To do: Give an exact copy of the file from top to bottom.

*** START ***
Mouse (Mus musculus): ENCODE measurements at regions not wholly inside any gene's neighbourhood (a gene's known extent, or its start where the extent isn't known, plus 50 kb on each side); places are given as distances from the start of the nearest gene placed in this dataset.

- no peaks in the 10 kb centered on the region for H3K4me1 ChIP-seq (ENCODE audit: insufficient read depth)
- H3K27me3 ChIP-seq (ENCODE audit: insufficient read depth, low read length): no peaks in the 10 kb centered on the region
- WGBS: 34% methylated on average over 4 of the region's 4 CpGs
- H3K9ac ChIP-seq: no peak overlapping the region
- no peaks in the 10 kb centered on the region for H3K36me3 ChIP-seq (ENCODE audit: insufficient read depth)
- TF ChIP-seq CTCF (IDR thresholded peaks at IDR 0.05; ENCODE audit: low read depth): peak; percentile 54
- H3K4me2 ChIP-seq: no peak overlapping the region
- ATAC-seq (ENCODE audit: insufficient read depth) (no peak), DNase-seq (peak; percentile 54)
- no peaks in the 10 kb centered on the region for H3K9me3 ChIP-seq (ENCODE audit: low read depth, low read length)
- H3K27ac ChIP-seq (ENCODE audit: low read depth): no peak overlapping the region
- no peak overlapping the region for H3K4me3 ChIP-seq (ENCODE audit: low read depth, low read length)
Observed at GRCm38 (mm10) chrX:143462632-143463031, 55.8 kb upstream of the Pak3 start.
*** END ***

Mouse (Mus musculus): ENCODE measurements at regions not wholly inside any gene's neighbourhood (a gene's known extent, or its start where the extent isn't known, plus 50 kb on each side); places are given as distances from the start of the nearest gene placed in this dataset.

- no peaks in the 10 kb centered on the region for H3K4me1 ChIP-seq (ENCODE audit: insufficient read depth)
- H3K27me3 ChIP-seq (ENCODE audit: insufficient read depth, low read length): no peaks in the 10 kb centered on the region
- WGBS: 34% methylated on average over 4 of the region's 4 CpGs
- H3K9ac ChIP-seq: no peak overlapping the region
- no peaks in the 10 kb centered on the region for H3K36me3 ChIP-seq (ENCODE audit: insufficient read depth)
- TF ChIP-seq CTCF (IDR thresholded peaks at IDR 0.05; ENCODE audit: low read depth): peak; percentile 54
- H3K4me2 ChIP-seq: no peak overlapping the region
- ATAC-seq (ENCODE audit: insufficient read depth) (no peak), DNase-seq (peak; percentile 54)
- no peaks in the 10 kb centered on the region for H3K9me3 ChIP-seq (ENCODE audit: low read depth, low read length)
- H3K27ac ChIP-seq (ENCODE audit: low read depth): no peak overlapping the region
- no peak overlapping the region for H3K4me3 ChIP-seq (ENCODE audit: low read depth, low read length)
Observed at GRCm38 (mm10) chrX:143462632-143463031, 55.8 kb upstream of the Pak3 start.